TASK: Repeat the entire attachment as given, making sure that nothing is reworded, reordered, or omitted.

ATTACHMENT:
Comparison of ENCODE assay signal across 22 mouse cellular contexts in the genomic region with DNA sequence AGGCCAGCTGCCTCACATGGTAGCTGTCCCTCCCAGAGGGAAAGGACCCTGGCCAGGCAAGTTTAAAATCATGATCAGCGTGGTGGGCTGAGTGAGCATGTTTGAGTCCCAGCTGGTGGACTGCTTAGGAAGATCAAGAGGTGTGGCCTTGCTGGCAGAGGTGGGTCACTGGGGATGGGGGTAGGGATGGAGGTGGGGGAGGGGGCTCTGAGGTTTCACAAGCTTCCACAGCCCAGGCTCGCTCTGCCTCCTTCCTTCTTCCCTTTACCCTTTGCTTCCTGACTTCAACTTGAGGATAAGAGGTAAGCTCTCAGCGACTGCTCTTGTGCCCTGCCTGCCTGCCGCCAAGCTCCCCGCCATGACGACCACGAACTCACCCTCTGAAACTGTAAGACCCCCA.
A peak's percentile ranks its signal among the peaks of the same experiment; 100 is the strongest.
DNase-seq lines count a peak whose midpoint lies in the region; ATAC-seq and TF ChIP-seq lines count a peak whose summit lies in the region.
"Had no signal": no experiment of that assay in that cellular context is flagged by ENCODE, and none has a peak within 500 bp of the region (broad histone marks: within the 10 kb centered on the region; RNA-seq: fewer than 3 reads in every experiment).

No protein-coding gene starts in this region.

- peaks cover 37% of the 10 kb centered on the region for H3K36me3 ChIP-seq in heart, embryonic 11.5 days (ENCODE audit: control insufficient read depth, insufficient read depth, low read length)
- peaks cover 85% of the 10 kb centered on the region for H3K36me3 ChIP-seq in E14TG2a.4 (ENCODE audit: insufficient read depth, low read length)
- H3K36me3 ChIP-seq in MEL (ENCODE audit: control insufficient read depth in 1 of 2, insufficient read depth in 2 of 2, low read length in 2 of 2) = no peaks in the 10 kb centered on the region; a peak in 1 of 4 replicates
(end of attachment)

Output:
Comparison of ENCODE assay signal across 22 mouse cellular contexts in the genomic region with DNA sequence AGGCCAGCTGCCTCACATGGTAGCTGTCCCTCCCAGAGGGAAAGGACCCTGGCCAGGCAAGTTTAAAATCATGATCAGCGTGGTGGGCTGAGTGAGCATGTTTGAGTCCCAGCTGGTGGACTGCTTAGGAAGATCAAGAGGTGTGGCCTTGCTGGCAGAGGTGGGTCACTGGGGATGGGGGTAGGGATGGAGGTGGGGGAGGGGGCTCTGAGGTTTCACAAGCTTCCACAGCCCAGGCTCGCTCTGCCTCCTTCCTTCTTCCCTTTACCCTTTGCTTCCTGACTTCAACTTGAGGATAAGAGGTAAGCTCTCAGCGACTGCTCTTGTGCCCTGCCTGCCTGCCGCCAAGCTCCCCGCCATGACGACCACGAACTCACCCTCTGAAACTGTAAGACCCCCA.
A peak's percentile ranks its signal among the peaks of the same experiment; 100 is the strongest.
DNase-seq lines count a peak whose midpoint lies in the region; ATAC-seq and TF ChIP-seq lines count a peak whose summit lies in the region.
"Had no signal": no experiment of that assay in that cellular context is flagged by ENCODE, and none has a peak within 500 bp of the region (broad histone marks: within the 10 kb centered on the region; RNA-seq: fewer than 3 reads in every experiment).

No protein-coding gene starts in this region.

- peaks cover 37% of the 10 kb centered on the region for H3K36me3 ChIP-seq in heart, embryonic 11.5 days (ENCODE audit: control insufficient read depth, insufficient read depth, low read length)
- peaks cover 85% of the 10 kb centered on the region for H3K36me3 ChIP-seq in E14TG2a.4 (ENCODE audit: insufficient read depth, low read length)
- H3K36me3 ChIP-seq in MEL (ENCODE audit: control insufficient read depth in 1 of 2, insufficient read depth in 2 of 2, low read length in 2 of 2) = no peaks in the 10 kb centered on the region; a peak in 1 of 4 replicates